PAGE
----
Study: Compounds in Magnolia Bark Extract Fight Bacteria That Cause Bad Breath
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Reviewed By Louise Chang, MD
Nov. 16, 2007 -- Magnolia bark extract contains chemicals that kill bacteria that cause bad breath (halitosis), a new study shows.
Those compounds are called magnolol and honokiol, according to the study, published in the Journal of Agricultural and Food Chemistry.
In lab tests, magnolia bark extract killed virtually all of the oral bacteria it encountered.
Those bacteria included two types of bacteria that cause bad breath and a third type that causes cavities.
Nine healthy adults took a breath test an hour after eating lunch.
First, they provided a saliva sample. Then they were given breath mints or chewing gum, some of which contained magnolia bark extract. Lastly, they provided saliva samples 30 minutes and an hour after using the gum or breath mints.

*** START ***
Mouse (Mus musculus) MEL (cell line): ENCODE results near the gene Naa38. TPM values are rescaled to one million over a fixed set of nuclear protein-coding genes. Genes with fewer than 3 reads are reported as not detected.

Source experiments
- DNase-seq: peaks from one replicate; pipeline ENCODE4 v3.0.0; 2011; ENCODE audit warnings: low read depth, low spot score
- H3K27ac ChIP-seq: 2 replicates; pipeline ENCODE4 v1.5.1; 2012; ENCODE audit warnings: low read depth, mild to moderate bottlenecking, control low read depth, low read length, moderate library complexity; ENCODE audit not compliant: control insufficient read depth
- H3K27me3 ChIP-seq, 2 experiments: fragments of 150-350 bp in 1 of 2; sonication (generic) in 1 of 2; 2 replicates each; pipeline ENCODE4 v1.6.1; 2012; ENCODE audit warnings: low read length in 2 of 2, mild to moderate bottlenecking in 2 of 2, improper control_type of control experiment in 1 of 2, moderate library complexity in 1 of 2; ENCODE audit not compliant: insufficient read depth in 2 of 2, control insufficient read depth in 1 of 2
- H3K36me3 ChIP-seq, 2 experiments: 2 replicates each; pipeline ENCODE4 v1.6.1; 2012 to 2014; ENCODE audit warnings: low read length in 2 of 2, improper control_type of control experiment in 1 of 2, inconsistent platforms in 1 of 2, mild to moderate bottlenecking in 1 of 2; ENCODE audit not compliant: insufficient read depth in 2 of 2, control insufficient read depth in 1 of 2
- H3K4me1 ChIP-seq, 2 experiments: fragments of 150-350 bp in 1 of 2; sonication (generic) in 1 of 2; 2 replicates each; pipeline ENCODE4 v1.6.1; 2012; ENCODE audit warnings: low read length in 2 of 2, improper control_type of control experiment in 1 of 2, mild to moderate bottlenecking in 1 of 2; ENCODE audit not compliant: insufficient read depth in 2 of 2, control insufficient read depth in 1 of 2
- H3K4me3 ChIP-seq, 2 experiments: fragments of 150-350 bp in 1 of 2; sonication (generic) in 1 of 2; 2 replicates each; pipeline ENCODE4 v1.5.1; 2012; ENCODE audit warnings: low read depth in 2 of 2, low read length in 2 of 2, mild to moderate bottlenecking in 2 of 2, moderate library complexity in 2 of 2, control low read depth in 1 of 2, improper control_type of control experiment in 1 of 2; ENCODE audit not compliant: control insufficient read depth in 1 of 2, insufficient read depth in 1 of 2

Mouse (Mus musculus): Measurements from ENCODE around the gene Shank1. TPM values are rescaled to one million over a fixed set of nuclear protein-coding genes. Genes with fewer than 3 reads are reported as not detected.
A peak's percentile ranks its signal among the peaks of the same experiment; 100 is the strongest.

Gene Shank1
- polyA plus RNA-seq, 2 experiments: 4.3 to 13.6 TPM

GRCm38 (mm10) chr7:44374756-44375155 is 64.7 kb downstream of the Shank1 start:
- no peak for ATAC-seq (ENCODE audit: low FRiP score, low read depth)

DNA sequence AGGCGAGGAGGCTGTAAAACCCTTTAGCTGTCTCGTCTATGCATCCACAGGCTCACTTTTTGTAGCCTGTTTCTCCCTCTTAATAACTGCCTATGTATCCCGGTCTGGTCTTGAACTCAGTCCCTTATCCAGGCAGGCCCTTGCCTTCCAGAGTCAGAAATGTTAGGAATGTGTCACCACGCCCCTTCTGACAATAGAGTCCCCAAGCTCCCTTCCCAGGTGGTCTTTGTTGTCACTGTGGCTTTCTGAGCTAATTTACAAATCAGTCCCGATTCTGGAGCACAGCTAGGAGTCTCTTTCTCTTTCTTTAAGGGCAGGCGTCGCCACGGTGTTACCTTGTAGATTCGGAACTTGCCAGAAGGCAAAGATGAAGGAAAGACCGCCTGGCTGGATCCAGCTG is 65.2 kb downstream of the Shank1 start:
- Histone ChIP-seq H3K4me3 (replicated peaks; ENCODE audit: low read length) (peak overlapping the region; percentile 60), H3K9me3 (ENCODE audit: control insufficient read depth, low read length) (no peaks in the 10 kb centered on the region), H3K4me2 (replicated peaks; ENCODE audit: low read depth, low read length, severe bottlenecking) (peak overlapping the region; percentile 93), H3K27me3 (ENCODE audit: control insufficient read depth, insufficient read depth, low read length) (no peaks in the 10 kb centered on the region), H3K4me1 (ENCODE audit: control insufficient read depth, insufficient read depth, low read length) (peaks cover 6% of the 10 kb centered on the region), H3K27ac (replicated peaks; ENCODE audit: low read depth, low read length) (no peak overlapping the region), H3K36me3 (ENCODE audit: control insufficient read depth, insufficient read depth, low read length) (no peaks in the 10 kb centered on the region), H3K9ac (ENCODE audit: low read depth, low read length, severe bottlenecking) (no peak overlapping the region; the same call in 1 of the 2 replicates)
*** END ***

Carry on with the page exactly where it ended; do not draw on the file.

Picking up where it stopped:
Those who had gotten the products containing magnolia bark extract had a bigger reduction in their bad-breath bacteria.
For instance, those who got the mints laced with magnolia bark extract had a 61% drop in their bad-breath bacteria within 30 minutes of using the mints.
In comparison, bad-breath bacteria dropped by about 4% in that time frame for people who got ordinary mints without magnolia bark extract.
The researchers work at the Wrigley Company, which makes products including gums, breath mints, and breath strips.
They didn't scrape bark off magnolia trees. Instead, they used magnolia bark extract, magnolol, and honokiol supplied by companies in Japan and China. The study doesn't recommend a do-it-yourself brew to fight bad breath.
SOURCES: Greenberg, M. Journal of Agricultural and Food Chemistry, Nov. 14, 2007; vol 55: pp 9465-9469. News release, American Chemical Society.
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